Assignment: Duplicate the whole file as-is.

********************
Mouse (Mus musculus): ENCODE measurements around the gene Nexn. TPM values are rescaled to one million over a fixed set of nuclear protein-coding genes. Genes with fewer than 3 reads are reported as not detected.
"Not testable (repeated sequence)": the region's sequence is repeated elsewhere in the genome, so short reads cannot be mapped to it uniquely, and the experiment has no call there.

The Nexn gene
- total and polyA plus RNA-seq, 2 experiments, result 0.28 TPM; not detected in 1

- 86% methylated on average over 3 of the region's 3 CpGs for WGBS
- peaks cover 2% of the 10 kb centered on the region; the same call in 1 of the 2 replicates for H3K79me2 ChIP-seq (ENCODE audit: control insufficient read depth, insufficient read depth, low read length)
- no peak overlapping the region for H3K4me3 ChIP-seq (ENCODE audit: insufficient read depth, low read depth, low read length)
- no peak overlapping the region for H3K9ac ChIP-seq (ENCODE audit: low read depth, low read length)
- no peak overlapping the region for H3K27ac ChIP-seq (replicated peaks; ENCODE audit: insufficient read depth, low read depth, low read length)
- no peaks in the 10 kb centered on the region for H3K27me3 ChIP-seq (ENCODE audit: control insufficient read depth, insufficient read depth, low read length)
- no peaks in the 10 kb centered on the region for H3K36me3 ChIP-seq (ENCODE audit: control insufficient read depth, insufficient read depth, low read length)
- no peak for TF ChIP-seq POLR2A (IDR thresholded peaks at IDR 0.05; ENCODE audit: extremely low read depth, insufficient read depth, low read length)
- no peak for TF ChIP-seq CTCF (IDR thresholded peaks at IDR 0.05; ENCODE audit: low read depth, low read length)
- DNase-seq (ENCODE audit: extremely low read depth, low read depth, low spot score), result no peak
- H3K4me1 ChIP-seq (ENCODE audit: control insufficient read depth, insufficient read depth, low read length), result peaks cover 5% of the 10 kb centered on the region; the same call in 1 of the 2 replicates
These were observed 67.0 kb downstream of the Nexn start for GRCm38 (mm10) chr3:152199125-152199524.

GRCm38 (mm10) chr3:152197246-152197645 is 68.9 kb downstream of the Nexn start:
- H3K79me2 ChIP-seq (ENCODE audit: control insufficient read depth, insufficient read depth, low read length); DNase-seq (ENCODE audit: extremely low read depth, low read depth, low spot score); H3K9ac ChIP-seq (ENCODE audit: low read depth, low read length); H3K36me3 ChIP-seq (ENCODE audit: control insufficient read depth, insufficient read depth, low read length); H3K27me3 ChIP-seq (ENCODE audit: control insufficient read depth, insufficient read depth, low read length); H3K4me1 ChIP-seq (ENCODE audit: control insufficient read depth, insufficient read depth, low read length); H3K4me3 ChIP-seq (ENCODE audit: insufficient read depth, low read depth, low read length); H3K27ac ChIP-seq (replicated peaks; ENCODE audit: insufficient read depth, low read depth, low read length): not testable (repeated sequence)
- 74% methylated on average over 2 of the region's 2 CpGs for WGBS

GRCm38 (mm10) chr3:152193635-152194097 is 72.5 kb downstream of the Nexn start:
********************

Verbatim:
Mouse (Mus musculus): ENCODE measurements around the gene Nexn. TPM values are rescaled to one million over a fixed set of nuclear protein-coding genes. Genes with fewer than 3 reads are reported as not detected.
"Not testable (repeated sequence)": the region's sequence is repeated elsewhere in the genome, so short reads cannot be mapped to it uniquely, and the experiment has no call there.

The Nexn gene
- total and polyA plus RNA-seq, 2 experiments, result 0.28 TPM; not detected in 1

- 86% methylated on average over 3 of the region's 3 CpGs for WGBS
- peaks cover 2% of the 10 kb centered on the region; the same call in 1 of the 2 replicates for H3K79me2 ChIP-seq (ENCODE audit: control insufficient read depth, insufficient read depth, low read length)
- no peak overlapping the region for H3K4me3 ChIP-seq (ENCODE audit: insufficient read depth, low read depth, low read length)
- no peak overlapping the region for H3K9ac ChIP-seq (ENCODE audit: low read depth, low read length)
- no peak overlapping the region for H3K27ac ChIP-seq (replicated peaks; ENCODE audit: insufficient read depth, low read depth, low read length)
- no peaks in the 10 kb centered on the region for H3K27me3 ChIP-seq (ENCODE audit: control insufficient read depth, insufficient read depth, low read length)
- no peaks in the 10 kb centered on the region for H3K36me3 ChIP-seq (ENCODE audit: control insufficient read depth, insufficient read depth, low read length)
- no peak for TF ChIP-seq POLR2A (IDR thresholded peaks at IDR 0.05; ENCODE audit: extremely low read depth, insufficient read depth, low read length)
- no peak for TF ChIP-seq CTCF (IDR thresholded peaks at IDR 0.05; ENCODE audit: low read depth, low read length)
- DNase-seq (ENCODE audit: extremely low read depth, low read depth, low spot score), result no peak
- H3K4me1 ChIP-seq (ENCODE audit: control insufficient read depth, insufficient read depth, low read length), result peaks cover 5% of the 10 kb centered on the region; the same call in 1 of the 2 replicates
These were observed 67.0 kb downstream of the Nexn start for GRCm38 (mm10) chr3:152199125-152199524.

GRCm38 (mm10) chr3:152197246-152197645 is 68.9 kb downstream of the Nexn start:
- H3K79me2 ChIP-seq (ENCODE audit: control insufficient read depth, insufficient read depth, low read length); DNase-seq (ENCODE audit: extremely low read depth, low read depth, low spot score); H3K9ac ChIP-seq (ENCODE audit: low read depth, low read length); H3K36me3 ChIP-seq (ENCODE audit: control insufficient read depth, insufficient read depth, low read length); H3K27me3 ChIP-seq (ENCODE audit: control insufficient read depth, insufficient read depth, low read length); H3K4me1 ChIP-seq (ENCODE audit: control insufficient read depth, insufficient read depth, low read length); H3K4me3 ChIP-seq (ENCODE audit: insufficient read depth, low read depth, low read length); H3K27ac ChIP-seq (replicated peaks; ENCODE audit: insufficient read depth, low read depth, low read length): not testable (repeated sequence)
- 74% methylated on average over 2 of the region's 2 CpGs for WGBS

GRCm38 (mm10) chr3:152193635-152194097 is 72.5 kb downstream of the Nexn start: